Consumers are increasingly making purchase decisions with their hearts AND minds. By properly managing customer data to support transparency, retailers can win favor on both fronts.
Customer experience has been a retail focal point for years now, as merchants seek to deliver against constantly evolving expectations and needs. According to a new Accenture study among 1,500 U.S. consumers, the game just got more complicated. The research shows sustainability has moved towards the retail forefront, with 47% of shoppers reporting they want to do business with environmentally responsible retailers.
The study follows closely on the heels of global research from Hotwire that says 47% of shoppers changed products or services due to conflicts with their personal values. Environmental concerns were the highest rated reason specified for making such a decision, with an additional 5% naming climate change specifically, and 9% specifying transparency (see graphic below).
While transparency, or lack of it, can cover many things, environmental issues are often central to the discussion.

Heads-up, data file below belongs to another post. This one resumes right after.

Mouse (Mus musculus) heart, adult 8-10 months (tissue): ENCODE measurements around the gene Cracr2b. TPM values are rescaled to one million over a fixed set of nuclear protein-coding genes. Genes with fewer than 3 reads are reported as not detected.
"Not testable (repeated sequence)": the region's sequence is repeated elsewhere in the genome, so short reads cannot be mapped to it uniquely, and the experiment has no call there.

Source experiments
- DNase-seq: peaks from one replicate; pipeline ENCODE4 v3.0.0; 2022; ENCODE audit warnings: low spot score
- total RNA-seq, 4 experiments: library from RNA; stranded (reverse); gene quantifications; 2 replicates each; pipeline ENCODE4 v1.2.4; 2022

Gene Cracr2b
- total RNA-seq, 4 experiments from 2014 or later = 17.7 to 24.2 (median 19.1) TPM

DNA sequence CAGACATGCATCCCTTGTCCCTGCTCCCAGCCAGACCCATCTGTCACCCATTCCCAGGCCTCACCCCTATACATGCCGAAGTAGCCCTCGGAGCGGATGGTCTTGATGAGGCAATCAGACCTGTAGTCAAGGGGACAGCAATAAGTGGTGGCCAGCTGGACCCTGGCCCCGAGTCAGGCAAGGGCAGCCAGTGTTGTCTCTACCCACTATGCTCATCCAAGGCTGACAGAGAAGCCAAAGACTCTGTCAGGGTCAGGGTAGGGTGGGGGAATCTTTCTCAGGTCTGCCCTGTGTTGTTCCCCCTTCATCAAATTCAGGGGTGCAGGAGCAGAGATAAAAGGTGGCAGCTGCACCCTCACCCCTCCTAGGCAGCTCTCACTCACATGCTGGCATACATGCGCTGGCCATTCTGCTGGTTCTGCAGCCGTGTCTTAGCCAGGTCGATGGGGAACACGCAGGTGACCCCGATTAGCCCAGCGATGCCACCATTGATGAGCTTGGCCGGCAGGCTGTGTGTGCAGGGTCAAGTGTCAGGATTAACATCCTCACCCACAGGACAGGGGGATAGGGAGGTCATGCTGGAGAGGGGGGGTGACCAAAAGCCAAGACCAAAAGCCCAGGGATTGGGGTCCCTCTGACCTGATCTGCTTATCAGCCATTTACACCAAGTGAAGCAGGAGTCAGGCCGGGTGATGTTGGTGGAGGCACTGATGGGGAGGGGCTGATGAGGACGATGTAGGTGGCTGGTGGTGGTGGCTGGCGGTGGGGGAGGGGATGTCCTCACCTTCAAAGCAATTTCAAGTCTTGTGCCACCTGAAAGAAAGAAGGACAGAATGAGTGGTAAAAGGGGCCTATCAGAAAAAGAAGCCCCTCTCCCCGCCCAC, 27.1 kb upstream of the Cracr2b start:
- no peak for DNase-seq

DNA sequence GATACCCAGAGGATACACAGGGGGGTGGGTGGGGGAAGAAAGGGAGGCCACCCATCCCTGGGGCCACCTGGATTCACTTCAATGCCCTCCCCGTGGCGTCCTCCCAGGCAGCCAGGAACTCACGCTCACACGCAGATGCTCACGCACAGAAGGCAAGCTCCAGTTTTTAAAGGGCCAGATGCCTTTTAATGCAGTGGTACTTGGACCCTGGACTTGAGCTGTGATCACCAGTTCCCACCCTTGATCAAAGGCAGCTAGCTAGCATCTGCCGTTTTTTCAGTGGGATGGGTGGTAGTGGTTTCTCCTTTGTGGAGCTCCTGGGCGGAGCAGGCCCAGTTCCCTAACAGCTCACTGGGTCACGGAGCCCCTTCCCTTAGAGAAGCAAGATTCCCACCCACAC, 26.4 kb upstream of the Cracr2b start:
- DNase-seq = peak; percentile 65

Those who follow global trends and evolving consumer sentiment may not be surprised, as sustainability and transparency have become increasingly mainstream topics. And there’s research now that raises a different concern; that climate change may be causing some people to delay spending entirely, even in countries where people are not generally concerned about the impact.
That’s something to take note of for retailers everywhere.
Consumer spending slows due to climate concerns
The data is new, and limited so far to my home country, Denmark. But, having spent many years with large global companies in all corners of the world, I see parallels in consumer behavior from Denmark to many other places regarding topics such as climate change.
The research, conducted by YouGov on behalf of Sydbank (one of Denmark’s leading banks), shows that while many current positive economic indicators – record employment, wage growth, strong housing prices, low interest rates – might ordinarily be accompanied by growing consumer spend, the truth is quite different. According to the study, consumer consumption is up just 2%. That’s far less than during previous periods of similar prosperity.